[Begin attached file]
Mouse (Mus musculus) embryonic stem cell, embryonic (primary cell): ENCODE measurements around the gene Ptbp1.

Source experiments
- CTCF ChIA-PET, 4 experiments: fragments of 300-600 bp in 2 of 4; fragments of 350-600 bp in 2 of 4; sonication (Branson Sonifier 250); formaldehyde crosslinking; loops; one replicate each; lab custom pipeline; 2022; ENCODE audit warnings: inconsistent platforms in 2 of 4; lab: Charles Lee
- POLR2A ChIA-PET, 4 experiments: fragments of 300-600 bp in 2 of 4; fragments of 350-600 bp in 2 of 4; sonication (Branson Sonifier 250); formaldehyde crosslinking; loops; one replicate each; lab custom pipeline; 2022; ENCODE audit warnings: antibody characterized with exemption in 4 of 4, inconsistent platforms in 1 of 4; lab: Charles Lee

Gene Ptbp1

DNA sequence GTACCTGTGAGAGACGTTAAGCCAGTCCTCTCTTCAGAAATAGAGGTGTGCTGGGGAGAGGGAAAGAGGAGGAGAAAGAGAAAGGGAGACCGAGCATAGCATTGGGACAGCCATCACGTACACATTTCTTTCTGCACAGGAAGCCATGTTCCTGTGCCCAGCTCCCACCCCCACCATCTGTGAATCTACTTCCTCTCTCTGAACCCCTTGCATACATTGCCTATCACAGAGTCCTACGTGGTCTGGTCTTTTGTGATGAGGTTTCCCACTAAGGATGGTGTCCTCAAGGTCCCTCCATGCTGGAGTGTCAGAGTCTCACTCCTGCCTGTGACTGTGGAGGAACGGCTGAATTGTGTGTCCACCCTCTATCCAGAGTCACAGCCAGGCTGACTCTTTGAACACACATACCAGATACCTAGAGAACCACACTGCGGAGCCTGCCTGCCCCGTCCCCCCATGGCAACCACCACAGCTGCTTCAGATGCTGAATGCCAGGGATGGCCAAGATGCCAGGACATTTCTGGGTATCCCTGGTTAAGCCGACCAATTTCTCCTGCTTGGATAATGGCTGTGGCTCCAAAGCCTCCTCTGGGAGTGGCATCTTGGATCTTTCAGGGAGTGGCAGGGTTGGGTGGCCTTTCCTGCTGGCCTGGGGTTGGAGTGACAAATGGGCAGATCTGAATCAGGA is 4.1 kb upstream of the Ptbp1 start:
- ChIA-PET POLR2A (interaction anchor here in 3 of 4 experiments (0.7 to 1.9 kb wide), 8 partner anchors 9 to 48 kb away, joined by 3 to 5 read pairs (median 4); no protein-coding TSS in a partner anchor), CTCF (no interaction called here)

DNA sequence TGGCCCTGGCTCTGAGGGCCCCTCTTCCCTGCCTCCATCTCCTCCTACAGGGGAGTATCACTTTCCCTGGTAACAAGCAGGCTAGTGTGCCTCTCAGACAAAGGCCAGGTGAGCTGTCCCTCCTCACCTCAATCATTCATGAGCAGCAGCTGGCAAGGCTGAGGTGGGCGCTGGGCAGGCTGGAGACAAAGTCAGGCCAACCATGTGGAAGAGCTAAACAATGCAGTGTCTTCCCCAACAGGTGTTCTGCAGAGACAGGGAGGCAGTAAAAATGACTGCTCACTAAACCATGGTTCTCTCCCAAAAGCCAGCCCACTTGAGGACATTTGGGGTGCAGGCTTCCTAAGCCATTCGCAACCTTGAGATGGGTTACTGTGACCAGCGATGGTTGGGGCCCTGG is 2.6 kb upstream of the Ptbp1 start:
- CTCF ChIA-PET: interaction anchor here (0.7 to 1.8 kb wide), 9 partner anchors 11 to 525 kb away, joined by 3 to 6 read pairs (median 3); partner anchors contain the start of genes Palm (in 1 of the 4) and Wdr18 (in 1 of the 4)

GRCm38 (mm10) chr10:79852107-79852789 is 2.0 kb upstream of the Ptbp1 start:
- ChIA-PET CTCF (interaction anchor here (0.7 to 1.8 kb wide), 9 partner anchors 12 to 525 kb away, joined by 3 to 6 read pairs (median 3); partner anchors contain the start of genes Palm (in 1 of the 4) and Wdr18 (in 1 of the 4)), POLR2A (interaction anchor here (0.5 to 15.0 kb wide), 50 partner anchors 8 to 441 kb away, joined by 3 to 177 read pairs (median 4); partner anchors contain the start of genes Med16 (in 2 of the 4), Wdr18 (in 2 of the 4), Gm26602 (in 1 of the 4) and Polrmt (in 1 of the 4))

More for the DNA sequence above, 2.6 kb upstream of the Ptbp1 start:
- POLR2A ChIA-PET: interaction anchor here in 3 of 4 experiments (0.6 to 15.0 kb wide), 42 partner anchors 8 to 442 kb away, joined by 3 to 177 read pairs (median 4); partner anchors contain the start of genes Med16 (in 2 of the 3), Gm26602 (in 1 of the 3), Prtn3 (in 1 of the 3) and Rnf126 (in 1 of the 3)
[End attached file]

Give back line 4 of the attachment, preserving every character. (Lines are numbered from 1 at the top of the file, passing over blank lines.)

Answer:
- POLR2A ChIA-PET, 4 experiments: fragments of 300-600 bp in 2 of 4; fragments of 350-600 bp in 2 of 4; sonication (Branson Sonifier 250); formaldehyde crosslinking; loops; one replicate each; lab custom pipeline; 2022; ENCODE audit warnings: antibody characterized with exemption in 4 of 4, inconsistent platforms in 1 of 4; lab: Charles Lee